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I often works with jquery and sometimes my code contains lot of repeated css class names, like:


etc... I was asking to myself if is it worth to clean the code using pseudo constants like:

var constants = {
    FUNNY: 'funny-class'

First: minimization. If "constants" is a local var (hidden into a scope) probably the minimizer could replace the occurrence of "constants.FUNNY" with something minimized like "a.B".

Second: speed. The code with "constants" is faster than the first one?

What do you think?

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I doubt it is faster and really it doesn't make your code clearer. You should spend more attention, instead, into using well named strings and, when necessary, change them. – Denys Séguret May 4 '12 at 10:20
You can play with performance at: – Tim Medora May 4 '12 at 10:20

4 Answers 4

up vote 0 down vote accepted

Putting it in variables can provide you with a certain amount of "central control" rather than performance.

However, putting them deeply in an object will incur a performance penalty. Keep them near the surface as possible to avoid the overhead in scope resolution. (it's minimal, but still an overhead)

//this one is so deep:

//this is just 1 level deep:

Also, I'd worry more about the jQuery calls you are making

//two calls to #div1!
$('#div1').addClass(cnst.FUNNY);       //$() for div1
$('#div1').removeClass(cnst.FUNNY);    //another $() for div1

//do this instead
var div1 = $('#div1')             //reference div1 once in a local variable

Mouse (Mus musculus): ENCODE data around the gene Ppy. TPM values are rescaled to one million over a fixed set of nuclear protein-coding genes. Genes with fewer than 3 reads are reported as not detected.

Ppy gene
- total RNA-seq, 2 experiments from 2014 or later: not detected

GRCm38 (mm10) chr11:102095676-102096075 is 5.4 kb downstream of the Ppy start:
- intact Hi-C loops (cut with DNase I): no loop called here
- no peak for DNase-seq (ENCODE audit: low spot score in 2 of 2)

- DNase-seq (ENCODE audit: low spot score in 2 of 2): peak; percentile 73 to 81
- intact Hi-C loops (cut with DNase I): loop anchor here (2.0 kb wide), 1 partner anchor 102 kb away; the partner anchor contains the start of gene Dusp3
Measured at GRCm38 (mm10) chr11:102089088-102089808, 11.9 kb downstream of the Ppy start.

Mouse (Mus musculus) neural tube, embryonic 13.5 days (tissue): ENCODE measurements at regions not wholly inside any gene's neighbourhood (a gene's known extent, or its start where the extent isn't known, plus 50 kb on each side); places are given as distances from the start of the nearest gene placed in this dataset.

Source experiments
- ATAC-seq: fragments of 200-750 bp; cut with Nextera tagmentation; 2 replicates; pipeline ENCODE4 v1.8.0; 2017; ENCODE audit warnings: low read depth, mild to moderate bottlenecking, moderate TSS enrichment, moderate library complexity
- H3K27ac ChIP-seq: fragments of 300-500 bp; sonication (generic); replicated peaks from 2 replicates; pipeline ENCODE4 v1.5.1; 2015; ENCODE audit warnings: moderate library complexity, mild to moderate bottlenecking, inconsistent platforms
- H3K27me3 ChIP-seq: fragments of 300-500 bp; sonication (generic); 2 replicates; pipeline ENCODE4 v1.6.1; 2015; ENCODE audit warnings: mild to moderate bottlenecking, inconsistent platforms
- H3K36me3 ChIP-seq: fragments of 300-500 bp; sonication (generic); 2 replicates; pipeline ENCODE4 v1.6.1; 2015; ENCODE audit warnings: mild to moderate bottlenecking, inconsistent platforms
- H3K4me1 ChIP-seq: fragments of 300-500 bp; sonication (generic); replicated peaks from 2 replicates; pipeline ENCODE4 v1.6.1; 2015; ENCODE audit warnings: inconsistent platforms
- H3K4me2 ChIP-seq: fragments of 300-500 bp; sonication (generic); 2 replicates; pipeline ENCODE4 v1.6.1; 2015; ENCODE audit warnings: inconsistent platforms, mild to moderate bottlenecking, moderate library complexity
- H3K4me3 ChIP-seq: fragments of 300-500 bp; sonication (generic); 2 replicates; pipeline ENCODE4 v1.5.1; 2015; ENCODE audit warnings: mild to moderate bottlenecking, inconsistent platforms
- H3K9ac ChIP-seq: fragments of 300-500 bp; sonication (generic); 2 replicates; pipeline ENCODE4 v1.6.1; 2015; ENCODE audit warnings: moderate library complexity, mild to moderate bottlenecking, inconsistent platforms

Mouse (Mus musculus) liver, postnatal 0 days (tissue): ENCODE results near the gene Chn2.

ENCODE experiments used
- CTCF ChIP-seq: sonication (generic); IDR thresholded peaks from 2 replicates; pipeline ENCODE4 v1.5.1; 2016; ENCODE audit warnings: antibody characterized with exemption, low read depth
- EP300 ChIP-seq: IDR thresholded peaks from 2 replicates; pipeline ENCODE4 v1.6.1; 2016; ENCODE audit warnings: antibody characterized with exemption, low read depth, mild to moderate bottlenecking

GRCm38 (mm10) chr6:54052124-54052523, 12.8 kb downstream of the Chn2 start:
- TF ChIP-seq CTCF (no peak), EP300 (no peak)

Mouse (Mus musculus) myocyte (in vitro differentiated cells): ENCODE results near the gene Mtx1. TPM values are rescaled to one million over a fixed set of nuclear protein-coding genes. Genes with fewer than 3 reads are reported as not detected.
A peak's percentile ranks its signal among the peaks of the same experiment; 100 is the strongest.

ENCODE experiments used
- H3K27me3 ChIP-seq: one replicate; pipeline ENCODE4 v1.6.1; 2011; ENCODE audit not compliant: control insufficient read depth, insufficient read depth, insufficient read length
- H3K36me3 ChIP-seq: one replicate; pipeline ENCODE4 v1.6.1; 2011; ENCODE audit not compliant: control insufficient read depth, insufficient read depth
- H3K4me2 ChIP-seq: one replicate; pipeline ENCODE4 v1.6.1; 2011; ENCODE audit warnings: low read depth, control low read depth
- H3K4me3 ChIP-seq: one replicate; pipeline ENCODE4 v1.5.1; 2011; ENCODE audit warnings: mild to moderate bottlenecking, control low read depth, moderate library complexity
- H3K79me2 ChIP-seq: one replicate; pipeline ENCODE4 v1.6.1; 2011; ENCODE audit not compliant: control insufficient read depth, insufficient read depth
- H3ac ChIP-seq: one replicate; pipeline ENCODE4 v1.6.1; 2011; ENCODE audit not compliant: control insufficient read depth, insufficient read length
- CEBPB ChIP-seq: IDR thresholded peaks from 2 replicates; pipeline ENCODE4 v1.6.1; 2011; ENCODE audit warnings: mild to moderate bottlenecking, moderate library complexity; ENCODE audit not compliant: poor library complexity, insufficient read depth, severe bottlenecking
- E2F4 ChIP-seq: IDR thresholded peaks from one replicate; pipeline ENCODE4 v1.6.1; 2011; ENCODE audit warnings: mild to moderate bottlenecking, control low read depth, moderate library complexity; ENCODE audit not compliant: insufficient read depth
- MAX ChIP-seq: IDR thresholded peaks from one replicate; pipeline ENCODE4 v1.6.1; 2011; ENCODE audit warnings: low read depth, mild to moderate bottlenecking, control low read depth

div1.addClass(cnst.FUNNY);        //use the reference to the object
div1.removeClass(cnst.FUNNY);     //use the same reference to the object
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I store jquery objects everytime I can. Code was unoptimized for clarity only, but you're right: jquery must be handled with care. – Znheb May 4 '12 at 11:36

It might not be noticeable as performance, but it is always a good practice to use constants instead of strings because you can easily modify the value by changing the constant's value.

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  1. Yes, a minifier will probably reduce the constants.FUNNY variable, where-as it probably won't detect the re-use of 'funny-class' and assign it to a variable.

  2. The speed difference will be so marginal you shouldn't care. On one side you have to resolve the variable in the scope chain (very quick), but in the other you have to create a String primitive (also quick).

The benefits of having your constants object is if you decide to change the name of the class you assign, you only have to do it in one place, not 3; this is the sole benefit you should be considering... not a 0.0000000000000001 second speed difference.

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You can use Google's closure compiler with advanced optimization to identify commonly repeated strings and replace them by constant variable references. But this optimization is marginal; if you want to improve your code you'd get a better improvement by caching jQuery objects (this is a matter usually overlooked by many programmers):

var $div1 = $('#div1');
var $div2 = $('#div2');
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